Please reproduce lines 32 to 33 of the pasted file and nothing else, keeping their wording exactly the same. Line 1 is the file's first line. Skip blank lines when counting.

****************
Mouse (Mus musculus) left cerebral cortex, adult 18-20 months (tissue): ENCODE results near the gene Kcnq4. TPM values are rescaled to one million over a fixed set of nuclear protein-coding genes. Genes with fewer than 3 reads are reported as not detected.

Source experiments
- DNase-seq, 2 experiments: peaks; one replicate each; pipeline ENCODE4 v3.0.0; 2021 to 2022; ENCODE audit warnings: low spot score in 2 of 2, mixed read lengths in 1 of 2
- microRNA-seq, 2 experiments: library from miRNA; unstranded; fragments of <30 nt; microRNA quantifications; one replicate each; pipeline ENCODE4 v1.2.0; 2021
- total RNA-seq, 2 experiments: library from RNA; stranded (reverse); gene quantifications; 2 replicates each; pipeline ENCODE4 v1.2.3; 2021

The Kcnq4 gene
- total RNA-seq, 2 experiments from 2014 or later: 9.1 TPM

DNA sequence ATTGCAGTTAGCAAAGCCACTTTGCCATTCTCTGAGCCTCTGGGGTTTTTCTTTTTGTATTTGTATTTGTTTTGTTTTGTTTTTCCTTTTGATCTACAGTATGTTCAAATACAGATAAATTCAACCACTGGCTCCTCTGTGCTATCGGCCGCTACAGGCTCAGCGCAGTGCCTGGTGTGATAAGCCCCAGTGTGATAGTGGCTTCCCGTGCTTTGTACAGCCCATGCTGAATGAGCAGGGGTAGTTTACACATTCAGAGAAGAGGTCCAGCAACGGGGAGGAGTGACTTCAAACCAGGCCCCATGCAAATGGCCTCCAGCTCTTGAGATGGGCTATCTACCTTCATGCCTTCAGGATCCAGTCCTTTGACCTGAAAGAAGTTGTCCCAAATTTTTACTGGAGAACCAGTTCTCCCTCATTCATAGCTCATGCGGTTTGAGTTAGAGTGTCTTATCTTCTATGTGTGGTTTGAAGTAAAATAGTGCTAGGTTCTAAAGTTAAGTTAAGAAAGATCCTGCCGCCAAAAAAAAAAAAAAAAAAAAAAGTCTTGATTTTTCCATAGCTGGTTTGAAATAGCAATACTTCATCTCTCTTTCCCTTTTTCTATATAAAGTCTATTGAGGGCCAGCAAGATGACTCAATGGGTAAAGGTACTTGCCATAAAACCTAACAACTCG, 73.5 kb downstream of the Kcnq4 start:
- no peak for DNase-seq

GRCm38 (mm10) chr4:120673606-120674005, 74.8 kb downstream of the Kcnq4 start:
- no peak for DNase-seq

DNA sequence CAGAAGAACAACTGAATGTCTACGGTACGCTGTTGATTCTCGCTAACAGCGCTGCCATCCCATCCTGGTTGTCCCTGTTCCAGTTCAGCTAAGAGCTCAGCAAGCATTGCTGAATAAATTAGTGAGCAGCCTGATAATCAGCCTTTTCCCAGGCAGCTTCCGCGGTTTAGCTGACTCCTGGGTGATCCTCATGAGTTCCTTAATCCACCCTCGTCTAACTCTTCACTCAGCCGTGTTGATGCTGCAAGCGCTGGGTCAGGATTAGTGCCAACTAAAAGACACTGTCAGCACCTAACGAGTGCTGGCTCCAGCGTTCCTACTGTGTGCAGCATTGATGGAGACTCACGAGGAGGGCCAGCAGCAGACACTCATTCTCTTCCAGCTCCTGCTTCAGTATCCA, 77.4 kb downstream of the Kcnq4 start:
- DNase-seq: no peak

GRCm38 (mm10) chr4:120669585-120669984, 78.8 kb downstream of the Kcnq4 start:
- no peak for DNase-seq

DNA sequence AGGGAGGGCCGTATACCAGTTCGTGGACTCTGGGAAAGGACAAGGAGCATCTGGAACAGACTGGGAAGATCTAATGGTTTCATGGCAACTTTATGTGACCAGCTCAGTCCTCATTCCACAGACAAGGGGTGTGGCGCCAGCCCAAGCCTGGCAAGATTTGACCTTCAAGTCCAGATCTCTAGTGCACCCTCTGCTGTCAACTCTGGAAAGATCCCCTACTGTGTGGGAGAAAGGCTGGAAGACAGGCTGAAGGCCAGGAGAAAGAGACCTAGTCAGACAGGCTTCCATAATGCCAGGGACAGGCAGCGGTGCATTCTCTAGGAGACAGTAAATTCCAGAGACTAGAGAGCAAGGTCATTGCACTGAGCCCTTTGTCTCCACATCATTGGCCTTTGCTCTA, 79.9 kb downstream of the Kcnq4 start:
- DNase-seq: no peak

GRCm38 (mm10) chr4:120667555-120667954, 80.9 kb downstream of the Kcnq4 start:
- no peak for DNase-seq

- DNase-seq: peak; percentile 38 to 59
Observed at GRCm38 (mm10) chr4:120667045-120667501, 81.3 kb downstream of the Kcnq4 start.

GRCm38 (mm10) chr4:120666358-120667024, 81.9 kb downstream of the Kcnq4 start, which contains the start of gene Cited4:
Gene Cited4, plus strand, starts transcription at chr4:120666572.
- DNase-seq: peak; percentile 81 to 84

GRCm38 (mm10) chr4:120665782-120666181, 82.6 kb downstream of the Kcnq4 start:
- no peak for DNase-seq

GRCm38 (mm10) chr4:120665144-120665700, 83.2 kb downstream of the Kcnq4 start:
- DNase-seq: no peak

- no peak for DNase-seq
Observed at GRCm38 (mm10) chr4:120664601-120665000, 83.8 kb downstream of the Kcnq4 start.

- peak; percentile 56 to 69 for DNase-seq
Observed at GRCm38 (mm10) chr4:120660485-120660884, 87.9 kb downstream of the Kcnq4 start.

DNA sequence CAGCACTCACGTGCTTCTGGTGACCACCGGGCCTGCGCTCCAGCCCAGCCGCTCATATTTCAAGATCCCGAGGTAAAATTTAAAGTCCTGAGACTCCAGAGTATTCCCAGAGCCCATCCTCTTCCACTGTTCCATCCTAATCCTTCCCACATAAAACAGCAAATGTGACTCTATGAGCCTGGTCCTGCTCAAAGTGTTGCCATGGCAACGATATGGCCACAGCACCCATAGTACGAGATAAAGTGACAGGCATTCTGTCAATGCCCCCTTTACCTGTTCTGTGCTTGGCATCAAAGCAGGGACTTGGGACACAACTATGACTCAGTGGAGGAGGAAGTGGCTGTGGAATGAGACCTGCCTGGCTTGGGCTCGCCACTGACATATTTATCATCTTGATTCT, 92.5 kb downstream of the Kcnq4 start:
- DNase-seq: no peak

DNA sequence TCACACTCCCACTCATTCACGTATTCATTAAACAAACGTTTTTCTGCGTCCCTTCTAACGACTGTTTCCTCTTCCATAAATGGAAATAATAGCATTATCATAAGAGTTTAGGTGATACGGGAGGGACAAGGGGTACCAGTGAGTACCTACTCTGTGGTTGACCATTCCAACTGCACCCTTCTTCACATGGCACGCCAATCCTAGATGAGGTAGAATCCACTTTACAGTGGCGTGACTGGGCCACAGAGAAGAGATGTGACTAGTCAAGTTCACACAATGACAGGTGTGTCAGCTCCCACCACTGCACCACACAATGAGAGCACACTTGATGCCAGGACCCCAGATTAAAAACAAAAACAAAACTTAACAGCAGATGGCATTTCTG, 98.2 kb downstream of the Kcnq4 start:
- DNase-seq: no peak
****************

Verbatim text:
Observed at GRCm38 (mm10) chr4:120660485-120660884, 87.9 kb downstream of the Kcnq4 start.

DNA sequence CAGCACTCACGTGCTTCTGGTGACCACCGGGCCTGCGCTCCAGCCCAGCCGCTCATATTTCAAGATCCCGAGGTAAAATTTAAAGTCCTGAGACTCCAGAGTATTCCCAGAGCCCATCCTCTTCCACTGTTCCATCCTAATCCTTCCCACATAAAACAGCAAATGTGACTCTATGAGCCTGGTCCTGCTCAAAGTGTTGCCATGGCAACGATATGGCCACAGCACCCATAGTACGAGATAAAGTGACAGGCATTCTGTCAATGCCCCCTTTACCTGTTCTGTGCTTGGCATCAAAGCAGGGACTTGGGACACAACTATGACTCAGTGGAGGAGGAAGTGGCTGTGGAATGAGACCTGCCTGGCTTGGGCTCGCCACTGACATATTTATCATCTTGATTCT, 92.5 kb downstream of the Kcnq4 start: